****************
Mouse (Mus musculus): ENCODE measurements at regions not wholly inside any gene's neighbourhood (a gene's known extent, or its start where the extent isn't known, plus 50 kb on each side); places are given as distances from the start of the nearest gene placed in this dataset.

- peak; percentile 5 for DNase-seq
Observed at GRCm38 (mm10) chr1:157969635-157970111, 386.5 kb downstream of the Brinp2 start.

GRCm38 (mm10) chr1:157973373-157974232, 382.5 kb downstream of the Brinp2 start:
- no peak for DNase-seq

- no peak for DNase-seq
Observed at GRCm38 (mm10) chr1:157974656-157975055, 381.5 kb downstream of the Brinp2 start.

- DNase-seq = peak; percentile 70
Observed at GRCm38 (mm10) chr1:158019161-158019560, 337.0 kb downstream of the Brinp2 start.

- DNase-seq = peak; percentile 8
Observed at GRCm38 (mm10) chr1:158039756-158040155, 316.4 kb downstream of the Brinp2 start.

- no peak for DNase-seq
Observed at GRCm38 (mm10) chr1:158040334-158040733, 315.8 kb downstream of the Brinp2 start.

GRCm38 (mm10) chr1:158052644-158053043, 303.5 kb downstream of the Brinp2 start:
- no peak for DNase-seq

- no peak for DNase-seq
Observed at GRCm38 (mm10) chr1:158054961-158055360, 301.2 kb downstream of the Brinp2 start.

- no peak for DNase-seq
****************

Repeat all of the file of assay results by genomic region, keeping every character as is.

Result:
Mouse (Mus musculus): ENCODE measurements at regions not wholly inside any gene's neighbourhood (a gene's known extent, or its start where the extent isn't known, plus 50 kb on each side); places are given as distances from the start of the nearest gene placed in this dataset.

- peak; percentile 5 for DNase-seq
Observed at GRCm38 (mm10) chr1:157969635-157970111, 386.5 kb downstream of the Brinp2 start.

GRCm38 (mm10) chr1:157973373-157974232, 382.5 kb downstream of the Brinp2 start:
- no peak for DNase-seq

- no peak for DNase-seq
Observed at GRCm38 (mm10) chr1:157974656-157975055, 381.5 kb downstream of the Brinp2 start.

- DNase-seq = peak; percentile 70
Observed at GRCm38 (mm10) chr1:158019161-158019560, 337.0 kb downstream of the Brinp2 start.

- DNase-seq = peak; percentile 8
Observed at GRCm38 (mm10) chr1:158039756-158040155, 316.4 kb downstream of the Brinp2 start.

- no peak for DNase-seq
Observed at GRCm38 (mm10) chr1:158040334-158040733, 315.8 kb downstream of the Brinp2 start.

GRCm38 (mm10) chr1:158052644-158053043, 303.5 kb downstream of the Brinp2 start:
- no peak for DNase-seq

- no peak for DNase-seq
Observed at GRCm38 (mm10) chr1:158054961-158055360, 301.2 kb downstream of the Brinp2 start.

- no peak for DNase-seq